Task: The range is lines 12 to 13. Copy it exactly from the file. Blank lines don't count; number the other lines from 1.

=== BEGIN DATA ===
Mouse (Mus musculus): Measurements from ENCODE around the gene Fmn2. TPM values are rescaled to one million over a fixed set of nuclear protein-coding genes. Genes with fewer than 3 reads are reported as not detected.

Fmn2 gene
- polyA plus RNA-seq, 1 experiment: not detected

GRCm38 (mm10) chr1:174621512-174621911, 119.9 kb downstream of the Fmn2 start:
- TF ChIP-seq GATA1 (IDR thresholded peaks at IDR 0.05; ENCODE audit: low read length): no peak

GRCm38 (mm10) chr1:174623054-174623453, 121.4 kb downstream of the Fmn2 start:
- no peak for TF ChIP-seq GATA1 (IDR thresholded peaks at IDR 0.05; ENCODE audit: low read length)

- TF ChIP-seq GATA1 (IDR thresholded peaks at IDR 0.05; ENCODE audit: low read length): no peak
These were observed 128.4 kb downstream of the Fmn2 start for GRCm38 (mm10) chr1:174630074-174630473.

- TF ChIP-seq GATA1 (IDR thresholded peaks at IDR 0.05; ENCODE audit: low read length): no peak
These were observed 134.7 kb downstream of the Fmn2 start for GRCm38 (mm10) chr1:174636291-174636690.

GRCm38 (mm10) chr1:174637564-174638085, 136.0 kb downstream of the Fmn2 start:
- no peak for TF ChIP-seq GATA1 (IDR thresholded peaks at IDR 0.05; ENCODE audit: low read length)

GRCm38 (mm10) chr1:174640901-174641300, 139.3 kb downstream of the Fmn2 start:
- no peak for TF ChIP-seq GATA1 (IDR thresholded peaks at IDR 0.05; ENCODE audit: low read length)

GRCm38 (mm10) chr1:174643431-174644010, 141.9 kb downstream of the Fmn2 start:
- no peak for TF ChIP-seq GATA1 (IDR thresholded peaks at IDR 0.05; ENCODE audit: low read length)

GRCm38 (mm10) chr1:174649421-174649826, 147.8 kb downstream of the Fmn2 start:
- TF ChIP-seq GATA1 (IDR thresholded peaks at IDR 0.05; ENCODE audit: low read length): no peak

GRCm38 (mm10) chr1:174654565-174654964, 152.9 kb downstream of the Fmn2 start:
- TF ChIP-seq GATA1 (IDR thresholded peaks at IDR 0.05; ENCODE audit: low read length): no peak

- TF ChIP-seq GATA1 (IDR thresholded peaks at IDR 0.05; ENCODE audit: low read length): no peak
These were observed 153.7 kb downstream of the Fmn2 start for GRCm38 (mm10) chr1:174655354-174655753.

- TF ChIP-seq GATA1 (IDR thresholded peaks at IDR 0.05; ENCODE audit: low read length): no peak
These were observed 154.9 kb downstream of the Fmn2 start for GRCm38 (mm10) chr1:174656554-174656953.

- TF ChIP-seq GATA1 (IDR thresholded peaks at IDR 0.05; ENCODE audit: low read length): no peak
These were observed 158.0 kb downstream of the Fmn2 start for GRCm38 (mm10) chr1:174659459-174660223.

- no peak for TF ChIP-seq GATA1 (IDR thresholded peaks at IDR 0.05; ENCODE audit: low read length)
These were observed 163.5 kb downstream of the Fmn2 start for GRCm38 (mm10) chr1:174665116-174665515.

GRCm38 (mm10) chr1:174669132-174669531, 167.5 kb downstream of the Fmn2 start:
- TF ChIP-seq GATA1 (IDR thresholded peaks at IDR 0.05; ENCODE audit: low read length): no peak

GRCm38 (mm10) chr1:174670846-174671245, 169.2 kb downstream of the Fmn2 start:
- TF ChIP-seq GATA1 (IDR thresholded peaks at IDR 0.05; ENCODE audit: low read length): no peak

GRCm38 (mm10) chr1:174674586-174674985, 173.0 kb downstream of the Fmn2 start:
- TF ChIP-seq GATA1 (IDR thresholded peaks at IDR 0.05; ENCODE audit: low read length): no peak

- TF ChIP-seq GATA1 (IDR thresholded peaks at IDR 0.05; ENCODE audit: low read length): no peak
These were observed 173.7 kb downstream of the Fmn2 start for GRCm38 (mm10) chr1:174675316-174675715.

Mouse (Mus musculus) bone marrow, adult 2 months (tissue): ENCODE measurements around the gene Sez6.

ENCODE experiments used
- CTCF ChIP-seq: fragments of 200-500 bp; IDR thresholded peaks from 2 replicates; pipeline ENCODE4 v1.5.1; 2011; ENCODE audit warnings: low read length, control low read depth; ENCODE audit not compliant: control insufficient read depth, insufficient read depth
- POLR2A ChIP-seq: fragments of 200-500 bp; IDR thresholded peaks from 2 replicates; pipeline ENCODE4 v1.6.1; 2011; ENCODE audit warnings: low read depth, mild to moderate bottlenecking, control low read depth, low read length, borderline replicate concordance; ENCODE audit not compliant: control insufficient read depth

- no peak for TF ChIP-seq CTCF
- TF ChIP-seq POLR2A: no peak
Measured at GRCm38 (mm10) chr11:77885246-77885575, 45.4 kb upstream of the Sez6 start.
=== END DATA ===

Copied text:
GRCm38 (mm10) chr1:174637564-174638085, 136.0 kb downstream of the Fmn2 start:
- no peak for TF ChIP-seq GATA1 (IDR thresholded peaks at IDR 0.05; ENCODE audit: low read length)